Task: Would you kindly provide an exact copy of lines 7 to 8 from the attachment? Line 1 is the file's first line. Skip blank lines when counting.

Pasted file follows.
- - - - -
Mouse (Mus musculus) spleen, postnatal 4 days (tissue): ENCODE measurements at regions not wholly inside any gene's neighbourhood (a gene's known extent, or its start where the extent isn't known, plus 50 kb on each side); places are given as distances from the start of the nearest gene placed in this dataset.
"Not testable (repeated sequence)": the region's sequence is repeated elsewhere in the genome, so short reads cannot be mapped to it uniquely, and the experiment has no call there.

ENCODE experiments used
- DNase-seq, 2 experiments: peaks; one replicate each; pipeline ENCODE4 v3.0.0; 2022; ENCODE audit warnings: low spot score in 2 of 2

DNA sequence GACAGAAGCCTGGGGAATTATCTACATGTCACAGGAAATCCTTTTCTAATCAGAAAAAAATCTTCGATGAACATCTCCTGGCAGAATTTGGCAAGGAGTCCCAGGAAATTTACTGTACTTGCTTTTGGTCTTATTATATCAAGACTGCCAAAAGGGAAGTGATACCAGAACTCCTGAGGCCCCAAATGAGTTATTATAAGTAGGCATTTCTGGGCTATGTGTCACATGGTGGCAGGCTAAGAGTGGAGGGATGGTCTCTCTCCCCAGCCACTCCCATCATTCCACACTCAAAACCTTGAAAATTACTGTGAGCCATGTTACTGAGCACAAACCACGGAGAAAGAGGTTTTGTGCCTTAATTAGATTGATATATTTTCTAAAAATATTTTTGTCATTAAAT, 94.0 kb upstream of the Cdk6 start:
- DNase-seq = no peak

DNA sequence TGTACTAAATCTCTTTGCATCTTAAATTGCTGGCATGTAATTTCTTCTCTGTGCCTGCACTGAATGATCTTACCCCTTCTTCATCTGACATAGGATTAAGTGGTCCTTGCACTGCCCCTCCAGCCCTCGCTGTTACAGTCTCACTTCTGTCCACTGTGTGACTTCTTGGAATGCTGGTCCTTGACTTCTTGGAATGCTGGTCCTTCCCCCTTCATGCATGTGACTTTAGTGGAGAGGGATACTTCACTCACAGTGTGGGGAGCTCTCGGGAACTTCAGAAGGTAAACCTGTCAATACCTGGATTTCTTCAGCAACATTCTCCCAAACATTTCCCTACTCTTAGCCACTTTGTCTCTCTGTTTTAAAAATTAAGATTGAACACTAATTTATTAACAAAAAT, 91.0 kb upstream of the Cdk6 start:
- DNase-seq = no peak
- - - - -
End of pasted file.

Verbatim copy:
DNA sequence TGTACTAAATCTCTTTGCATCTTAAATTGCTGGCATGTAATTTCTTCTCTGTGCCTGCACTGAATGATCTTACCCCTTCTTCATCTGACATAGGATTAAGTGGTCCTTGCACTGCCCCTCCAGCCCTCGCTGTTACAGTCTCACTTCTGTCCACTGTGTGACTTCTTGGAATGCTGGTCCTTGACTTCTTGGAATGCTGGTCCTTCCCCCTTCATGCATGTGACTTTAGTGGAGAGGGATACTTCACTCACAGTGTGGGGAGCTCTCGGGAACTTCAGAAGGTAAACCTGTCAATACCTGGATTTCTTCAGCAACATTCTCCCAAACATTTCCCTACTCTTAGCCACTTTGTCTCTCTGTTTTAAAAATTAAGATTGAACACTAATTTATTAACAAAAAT, 91.0 kb upstream of the Cdk6 start:
- DNase-seq = no peak